My COVID-19 Recovery Took Weeks, but I’m Staying Positive

Dagmar Munn avatar

by Dagmar Munn |

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There I was, just living each day and minding my own business. I was following all the guidelines from the U.S. Centers for Disease Control and Prevention and wearing a mask everywhere I went, when all of a sudden, BAM! The COVID-19 virus found me.

What followed were three blurry weeks of isolation. The whole experience of COVID-19 recovery was a reminder that even though I live with ALS, I have the mental resiliency to make it through life’s many surprises and challenges.

My symptoms began on a Saturday night and were so eerily similar to the side effects I had felt after previously receiving two COVID-19 vaccines and a booster shot that deep down, I knew that I had the real thing. The rapid home test I took the next morning confirmed it. To make matters even more difficult, my husband, who is also my caregiver, tested positive, too.

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Reinventing seclusion

We both immediately went into isolation mode, canceling our upcoming appointments, checking our food supplies, and letting family members know. Around the house, Kleenex boxes began popping up like mushrooms. Then came the body aches, runny noses, and coughing. I swear, our tandem coughing spells sounded like an audition for “Dueling Banjos.”

In my case, having COVID-19 while living with ALS symptoms was not an easy go. My ALS often amplified the COVID-19 symptoms, especially the big, killer sneezes and the fatigue. I felt like tattered debris that had washed onto the beach after a shipwreck.

My attitude spiraled down

I’ll admit, I was not my positive self. No thoughts of “let’s look on the bright side and stay motivated” crossed my mind. Instead, I grumbled at the setback. How could we have caught COVID-19? I hardly ever go out, and when I do, I follow all the precautions to the letter. Doesn’t that count for something? Besides, I have things to do, emails to answer, and a column to write.

The nurse who checked us over assured us that she’s been seeing a lot of folks with COVID-19 who, like us, hardly ever went out. “It’s just a very contagious variant,” she added. So I gave up trying to figure out the how and why of our exposure and let my body’s immune system take over.

Poof! The whole week was gone.

The next week seemed to disappear as well. I thought I could sit at my computer and type out a column, but the words never came together. Fortunately, the folks at ALS News Today fully understood and encouraged me to take my time with recovery.

On the road to COVID-19 recovery

I have to say, it does take time to ease back into life after COVID-19. The good news is that my mood has improved, I’ve regained my appetite, and I’ve begun adding gentle exercise back into my day.

I know I will return to being super diligent about masking, social distancing, and keeping my hands clean. I’ll even be in line for the next booster when it’s available. The COVID-19 pandemic has made everything scary and uncertain, especially for people who have conditions like ALS.

But even though my bout with COVID-19 was humbling, you can expect me to continue to share motivation and wellness tips. After all, I still believe that we can learn to live well while living with ALS.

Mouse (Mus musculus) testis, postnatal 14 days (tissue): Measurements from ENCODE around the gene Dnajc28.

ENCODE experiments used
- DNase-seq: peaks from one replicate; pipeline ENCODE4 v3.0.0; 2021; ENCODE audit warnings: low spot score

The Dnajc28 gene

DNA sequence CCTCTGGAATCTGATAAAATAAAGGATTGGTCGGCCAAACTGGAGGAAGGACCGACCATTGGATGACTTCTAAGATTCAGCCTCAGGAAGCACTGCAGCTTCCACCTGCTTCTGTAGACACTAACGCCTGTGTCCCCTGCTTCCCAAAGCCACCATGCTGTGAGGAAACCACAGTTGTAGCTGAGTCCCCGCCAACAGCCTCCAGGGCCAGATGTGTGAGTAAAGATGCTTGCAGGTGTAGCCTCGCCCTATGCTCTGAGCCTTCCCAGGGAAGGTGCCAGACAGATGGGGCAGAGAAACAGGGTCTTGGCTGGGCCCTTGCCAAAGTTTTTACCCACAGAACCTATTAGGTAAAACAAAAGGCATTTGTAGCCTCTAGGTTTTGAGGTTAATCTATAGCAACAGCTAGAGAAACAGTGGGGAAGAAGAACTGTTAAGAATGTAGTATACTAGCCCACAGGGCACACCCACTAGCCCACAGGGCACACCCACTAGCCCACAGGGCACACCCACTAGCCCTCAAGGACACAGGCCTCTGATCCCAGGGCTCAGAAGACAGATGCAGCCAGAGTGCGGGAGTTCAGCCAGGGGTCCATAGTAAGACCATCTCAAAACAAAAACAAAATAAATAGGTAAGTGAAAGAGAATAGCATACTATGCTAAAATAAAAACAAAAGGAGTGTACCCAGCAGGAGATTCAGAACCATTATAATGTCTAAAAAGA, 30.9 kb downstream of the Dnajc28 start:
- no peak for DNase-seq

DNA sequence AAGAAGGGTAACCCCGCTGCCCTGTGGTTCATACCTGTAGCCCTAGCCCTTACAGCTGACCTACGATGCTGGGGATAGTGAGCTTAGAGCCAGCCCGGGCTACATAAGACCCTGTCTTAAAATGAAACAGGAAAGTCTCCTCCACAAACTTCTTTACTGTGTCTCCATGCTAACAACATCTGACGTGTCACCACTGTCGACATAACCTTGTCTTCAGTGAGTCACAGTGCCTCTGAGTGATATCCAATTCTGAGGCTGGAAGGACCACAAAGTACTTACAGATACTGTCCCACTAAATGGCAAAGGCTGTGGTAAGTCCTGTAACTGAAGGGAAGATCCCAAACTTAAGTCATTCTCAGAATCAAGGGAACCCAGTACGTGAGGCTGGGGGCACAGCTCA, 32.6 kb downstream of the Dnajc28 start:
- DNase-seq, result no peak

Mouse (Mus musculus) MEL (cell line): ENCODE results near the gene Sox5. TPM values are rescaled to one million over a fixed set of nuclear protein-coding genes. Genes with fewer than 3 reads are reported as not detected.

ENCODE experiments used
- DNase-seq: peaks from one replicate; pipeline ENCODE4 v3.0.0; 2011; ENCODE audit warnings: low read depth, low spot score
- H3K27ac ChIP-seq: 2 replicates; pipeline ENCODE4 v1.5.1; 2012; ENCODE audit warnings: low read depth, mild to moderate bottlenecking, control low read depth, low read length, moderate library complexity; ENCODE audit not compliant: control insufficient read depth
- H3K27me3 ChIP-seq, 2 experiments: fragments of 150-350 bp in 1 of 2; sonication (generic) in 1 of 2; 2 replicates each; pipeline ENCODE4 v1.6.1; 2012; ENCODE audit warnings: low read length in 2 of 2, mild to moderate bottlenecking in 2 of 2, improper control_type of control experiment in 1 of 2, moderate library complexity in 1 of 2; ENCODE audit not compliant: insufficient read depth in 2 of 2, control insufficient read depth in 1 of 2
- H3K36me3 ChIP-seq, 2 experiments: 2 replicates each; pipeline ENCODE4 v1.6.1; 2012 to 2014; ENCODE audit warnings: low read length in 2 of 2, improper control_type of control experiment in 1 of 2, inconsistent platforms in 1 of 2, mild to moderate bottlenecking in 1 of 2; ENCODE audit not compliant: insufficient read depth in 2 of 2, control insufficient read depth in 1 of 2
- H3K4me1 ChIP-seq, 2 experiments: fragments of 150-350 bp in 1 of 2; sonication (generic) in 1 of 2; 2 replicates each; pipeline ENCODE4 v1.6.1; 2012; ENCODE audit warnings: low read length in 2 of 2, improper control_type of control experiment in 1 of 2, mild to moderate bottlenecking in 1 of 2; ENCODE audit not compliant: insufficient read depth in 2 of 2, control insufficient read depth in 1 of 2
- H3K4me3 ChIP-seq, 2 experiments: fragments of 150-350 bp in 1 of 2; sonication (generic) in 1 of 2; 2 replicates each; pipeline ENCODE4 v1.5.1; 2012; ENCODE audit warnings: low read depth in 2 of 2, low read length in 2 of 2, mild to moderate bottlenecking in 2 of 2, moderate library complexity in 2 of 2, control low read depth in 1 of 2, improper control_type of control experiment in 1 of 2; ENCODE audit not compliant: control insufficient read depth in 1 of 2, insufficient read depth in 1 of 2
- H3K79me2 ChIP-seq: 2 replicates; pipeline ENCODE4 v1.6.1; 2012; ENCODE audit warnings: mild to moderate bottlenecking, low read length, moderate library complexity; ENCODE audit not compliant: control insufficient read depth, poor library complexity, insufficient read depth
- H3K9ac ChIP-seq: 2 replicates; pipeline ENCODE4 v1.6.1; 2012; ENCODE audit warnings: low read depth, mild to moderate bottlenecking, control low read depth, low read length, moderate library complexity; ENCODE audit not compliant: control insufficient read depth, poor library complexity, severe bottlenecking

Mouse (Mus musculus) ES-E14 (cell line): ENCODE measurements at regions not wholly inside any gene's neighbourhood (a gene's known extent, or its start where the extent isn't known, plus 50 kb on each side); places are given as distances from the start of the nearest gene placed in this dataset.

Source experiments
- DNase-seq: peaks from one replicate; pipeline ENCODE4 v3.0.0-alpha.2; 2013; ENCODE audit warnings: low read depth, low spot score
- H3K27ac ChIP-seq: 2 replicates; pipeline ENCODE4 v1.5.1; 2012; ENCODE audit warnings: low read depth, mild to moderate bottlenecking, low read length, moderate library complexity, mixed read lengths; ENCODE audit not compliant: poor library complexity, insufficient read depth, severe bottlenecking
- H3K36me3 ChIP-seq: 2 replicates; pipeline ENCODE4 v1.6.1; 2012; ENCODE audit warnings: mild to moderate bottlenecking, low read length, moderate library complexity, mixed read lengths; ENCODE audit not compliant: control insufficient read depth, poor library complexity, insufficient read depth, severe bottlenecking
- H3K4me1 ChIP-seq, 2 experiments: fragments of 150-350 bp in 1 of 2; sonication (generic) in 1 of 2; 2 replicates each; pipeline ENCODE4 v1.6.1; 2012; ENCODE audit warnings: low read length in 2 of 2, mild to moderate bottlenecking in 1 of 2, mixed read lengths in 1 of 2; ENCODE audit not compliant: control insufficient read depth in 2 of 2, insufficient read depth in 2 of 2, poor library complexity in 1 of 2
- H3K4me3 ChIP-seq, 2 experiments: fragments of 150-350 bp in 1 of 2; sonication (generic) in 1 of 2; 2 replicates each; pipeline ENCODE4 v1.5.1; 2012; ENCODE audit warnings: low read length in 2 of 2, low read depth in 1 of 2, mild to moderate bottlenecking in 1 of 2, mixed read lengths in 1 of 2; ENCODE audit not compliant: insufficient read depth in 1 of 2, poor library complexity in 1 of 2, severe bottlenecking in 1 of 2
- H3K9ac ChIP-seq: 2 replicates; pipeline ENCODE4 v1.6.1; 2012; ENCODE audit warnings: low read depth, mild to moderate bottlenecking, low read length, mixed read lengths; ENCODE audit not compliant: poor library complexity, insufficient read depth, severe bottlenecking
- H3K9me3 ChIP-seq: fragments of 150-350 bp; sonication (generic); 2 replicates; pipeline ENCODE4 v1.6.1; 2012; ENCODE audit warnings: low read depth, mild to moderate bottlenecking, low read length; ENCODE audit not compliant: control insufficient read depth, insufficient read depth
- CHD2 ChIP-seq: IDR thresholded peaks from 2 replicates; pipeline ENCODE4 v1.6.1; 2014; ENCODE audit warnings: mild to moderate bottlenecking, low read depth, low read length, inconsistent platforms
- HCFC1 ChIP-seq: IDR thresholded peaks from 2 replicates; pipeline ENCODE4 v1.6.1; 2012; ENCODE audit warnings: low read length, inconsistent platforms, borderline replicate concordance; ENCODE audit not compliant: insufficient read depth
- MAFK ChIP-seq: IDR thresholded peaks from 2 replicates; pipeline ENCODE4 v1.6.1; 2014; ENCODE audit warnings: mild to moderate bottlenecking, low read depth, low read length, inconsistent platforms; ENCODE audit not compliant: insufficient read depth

… Now, where was I?


Note: ALS News Today is strictly a news and information website about the disease. It does not provide medical advice, diagnosis, or treatment. This content is not intended to be a substitute for professional medical advice, diagnosis, or treatment. Always seek the advice of your physician or other qualified health provider with any questions you may have regarding a medical condition. Never disregard professional medical advice or delay in seeking it because of something you have read on this website. The opinions expressed in this column are not those of ALS News Today or its parent company, BioNews, and are intended to spark discussion about issues pertaining to ALS.

Comments

Gail Albert avatar

Gail Albert

So sorry for you and your husband, especially after doing everything right. I know my husband and I have been fortunate. We have not had Covid. We have followed a protocol of zinc, Vit. D 3, and N-Acetyl Cysteine. Everyday without fail. We had the first two Pfizer shots but nothing thereafter. I had heard from friends of adverse reactions to the boosters. And being my husband’s caregiver, I couldn’t risk the potential risks from a booster. Hope you both are feeling much better soon and pick up where you left off and continue on the mend.

Thank you also for your response to my question about reclining showers chairs.

Reply
Dagmar Munn avatar

Dagmar Munn

Thank you for your good wishes, Gail :-)

Being sick is no fun, and you're right - - caregivers have an extra responsibility to avoid illness.

Stay well! Best wishes to you and your husband. Dagmar

elizabeth mohr avatar

elizabeth mohr

So glad you were able to make it through
My sister age 54 bulbar onset 2+ years ago after what i believe was coxsaxi virus severe long sore throat is in icu wasnt able to get her oxygen levels up she was treated twice with plaxlovid at home and then redisvir in hospital now antibiotis prednisone and tussin to help remove mucus from right lower lobe She is fight like a rock star Princess she is and making progress Hoping to get her transitioned home soon

Reply
Dagmar Munn avatar

Dagmar Munn

Thank you, Elizabeth. And best wishes to your sister in her recovery from covid.

elizabeth avatar

elizabeth

I believe this ALS started as a virus and antivirals continuous can possible turn this around also studying on biome and healing her gut
praying for a miracle that she can speak and swallow once again

Reply

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